20 Questions: Mike Rogers’ Vaunted Section 215 Briefings
Comment — Russ Feingold said that Section 215 authorities have been abused. How does the FBI respond to that accusation?
A — To the FBI’s knowledge, those authorities have not been abused.
That exchange is, according to DOJ’s Congressional Affairs Office, the level of detail offered up at a May 13, 2011 briefing of the House Republican Caucus regarding the PATRIOT Act provisions the House would vote to reauthorize less than two weeks later.
The questioner — who is not identified — may have been talking about comments Russ Feingold made way back on October 1, 2009, as part of the previous reauthorization of the PATRIOT Act (remember, by this point, Feingold was no longer in the Senate). Here are the things Feingold said about Section 215 in that Senate Judiciary Committee markup.
I remain concerned that critical information about the implementation of the Patriot Act remains classified. Information that I believe, would have a significant impact on the debate….. There is also information about the use of Section 215 orders that I believe Congress and the American People deserve to know. It is unfortunate that we cannot discuss this information today.
Mr Chairman, I am also a member of the intelligence Committee. I recall during the debate in 2005 that proponents of Section 215 argued that these authorities had never been misused. They cannot make that statement now. They have been misused. I cannot elaborate here. But I recommend that my colleagues seek more information in a classified setting.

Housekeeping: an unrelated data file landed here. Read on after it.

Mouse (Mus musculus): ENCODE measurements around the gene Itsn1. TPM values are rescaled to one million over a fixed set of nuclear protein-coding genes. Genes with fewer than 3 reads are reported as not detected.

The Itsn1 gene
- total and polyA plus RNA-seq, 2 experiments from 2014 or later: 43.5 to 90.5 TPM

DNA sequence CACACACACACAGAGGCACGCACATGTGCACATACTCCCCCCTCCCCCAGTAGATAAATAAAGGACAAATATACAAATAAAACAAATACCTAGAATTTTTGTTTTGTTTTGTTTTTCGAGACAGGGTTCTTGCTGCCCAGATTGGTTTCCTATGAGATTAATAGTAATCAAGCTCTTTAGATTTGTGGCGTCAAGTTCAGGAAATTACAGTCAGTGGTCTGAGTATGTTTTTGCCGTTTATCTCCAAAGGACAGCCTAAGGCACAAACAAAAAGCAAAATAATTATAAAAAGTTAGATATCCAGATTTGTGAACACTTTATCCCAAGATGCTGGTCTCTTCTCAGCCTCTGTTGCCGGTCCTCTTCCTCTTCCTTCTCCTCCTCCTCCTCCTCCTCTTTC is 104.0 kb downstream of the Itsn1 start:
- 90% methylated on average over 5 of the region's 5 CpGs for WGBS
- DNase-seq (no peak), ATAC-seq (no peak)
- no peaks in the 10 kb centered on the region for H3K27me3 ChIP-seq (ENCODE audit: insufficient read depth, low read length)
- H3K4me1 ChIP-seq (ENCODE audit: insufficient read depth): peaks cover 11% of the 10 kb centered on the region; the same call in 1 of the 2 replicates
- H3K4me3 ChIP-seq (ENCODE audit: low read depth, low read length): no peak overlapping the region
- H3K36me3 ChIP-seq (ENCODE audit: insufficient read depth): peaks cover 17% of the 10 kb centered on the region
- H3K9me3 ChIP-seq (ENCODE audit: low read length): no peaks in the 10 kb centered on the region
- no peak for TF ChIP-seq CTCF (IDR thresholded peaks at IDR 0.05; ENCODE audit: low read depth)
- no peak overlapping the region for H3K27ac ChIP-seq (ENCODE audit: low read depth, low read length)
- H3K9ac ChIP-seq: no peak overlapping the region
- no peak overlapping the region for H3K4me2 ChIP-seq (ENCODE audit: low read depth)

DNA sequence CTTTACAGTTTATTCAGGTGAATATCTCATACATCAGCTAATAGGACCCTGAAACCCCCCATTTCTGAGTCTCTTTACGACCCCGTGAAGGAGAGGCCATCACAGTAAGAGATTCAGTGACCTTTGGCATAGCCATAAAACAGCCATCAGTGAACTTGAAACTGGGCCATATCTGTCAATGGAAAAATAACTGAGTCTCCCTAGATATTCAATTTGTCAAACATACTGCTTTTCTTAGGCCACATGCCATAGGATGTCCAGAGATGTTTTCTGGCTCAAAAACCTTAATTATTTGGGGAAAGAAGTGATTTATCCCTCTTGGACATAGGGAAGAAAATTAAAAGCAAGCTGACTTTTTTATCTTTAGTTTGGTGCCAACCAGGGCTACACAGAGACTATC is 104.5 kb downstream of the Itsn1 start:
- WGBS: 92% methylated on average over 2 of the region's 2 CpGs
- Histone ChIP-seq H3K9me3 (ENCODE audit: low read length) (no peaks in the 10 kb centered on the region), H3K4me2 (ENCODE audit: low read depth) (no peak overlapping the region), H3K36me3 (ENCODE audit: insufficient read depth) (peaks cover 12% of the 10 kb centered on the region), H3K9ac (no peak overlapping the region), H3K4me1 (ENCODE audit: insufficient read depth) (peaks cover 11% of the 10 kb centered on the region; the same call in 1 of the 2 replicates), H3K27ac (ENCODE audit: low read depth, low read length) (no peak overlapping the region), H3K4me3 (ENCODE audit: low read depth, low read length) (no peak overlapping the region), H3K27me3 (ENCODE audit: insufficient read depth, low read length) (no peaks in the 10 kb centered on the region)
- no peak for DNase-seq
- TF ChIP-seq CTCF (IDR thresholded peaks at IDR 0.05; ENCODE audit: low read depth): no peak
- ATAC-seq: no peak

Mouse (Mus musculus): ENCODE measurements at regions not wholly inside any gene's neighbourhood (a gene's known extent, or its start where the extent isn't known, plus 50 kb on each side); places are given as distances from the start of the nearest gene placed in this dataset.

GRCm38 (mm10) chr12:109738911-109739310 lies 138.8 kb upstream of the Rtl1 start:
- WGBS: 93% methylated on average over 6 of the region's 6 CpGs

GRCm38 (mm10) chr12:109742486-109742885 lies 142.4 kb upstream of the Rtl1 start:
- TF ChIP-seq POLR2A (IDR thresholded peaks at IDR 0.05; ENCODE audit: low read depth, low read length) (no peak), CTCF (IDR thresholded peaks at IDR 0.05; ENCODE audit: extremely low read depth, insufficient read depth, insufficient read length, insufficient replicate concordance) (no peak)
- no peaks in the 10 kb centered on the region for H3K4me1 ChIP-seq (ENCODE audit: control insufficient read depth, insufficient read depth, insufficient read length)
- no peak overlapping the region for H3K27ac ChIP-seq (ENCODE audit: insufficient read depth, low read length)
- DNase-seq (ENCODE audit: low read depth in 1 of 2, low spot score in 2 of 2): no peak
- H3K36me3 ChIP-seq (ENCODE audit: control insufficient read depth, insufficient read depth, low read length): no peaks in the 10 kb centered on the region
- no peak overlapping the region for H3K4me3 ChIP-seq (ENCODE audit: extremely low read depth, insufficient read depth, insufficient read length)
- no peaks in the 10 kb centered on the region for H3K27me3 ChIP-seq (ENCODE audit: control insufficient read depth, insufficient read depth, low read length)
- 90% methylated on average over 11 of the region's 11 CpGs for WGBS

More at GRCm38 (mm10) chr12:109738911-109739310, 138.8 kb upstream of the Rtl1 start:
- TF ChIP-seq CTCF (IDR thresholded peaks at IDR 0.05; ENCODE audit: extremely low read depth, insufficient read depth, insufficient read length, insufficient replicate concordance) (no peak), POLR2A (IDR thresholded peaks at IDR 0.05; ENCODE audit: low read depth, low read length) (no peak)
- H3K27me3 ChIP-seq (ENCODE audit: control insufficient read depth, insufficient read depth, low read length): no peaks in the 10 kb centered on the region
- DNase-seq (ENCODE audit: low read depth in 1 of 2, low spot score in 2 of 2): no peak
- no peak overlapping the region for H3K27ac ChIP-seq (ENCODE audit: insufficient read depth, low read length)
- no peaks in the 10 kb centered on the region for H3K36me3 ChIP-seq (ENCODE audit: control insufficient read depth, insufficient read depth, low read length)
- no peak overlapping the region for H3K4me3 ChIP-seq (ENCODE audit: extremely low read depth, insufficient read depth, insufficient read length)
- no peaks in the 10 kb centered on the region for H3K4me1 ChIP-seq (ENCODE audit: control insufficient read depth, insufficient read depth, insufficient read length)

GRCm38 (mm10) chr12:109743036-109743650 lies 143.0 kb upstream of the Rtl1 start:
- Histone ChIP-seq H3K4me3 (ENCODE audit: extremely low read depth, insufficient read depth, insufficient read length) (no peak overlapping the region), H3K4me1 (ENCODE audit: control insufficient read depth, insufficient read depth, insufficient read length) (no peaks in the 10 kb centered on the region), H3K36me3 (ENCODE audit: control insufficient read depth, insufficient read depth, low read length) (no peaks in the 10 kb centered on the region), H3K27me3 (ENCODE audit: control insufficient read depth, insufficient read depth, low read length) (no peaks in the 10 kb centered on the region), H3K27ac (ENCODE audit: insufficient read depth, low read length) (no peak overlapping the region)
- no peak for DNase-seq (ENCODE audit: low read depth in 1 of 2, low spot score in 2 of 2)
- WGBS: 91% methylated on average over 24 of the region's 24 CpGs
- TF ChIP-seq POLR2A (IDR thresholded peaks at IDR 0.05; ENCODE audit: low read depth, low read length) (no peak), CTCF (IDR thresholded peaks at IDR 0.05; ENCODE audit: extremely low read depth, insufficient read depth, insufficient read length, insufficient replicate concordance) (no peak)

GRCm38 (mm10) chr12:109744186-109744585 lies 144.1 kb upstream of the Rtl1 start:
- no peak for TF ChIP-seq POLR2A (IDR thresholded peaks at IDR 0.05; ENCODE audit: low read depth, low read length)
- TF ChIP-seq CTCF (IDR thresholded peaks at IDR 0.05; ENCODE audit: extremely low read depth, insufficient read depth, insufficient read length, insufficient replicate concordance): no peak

I want to specifically disagree with Senator Kyle’s [sic] statement that just the fact that there haven’t been abuses of the other provisions which are Sunsetted. That is not my view of Section 215. I believe section 215 has been misused as well.
Given the context, it is unclear whether Feingold referred to use of Section 215 for things they shouldn’t have, use of it to authorize bulk collection generally, or in the compliance issues identified in 2009 on which the Administration had recently briefed the Intelligence Committee. But his suggestion that the Senate Judiciary Committee was getting less detailed briefings than the Senate Intelligence Committee at that point is consistent with DOJ’s 2009 notice to Congress on the dragnet, which said, “The [compliance] incidents, and the Court’s responses, were also reported to the Intelligence Committees in great detail,” with no mention of similarly detailed briefings to SJC (the 2011 letter indicates that by that point SJC was getting detailed briefings as well). This, in turn, suggests he was referring to dragnet-related violations.
Regardless of what Feingold meant, though, he tied misuse very closely to the secret use of Section 215 to conduct dragnet collection of all Americans’ phone records. Feingold’s other public statements about Section 215 focus even more closely on the secret dragnet application of it.
In other words, this appears to have been a question attempting to get at the secret application of the PATRIOT Act that Feingold, along with Ron Wyden and people like Jerry Nadler, had been warning about. This appears to have been an attempt to learn about a topic that — in 2009, at least — DOJ had “agree[d] that it is important that all Members of Congress have access to information about this program” (DOJ didn’t include such blather in its 2011 notice).
Exactly 100 days before the briefing at which this question was asked, DOJ had sent House Intelligence Chair Mike Rogers (who appears to have convened this briefing) a letter noting, “In 2009, a number of technical compliance problems and human implementation errors in these two bulk collection programs were discovered as a result of Department of Justice (DOJ) reviews and internal NSA oversight.”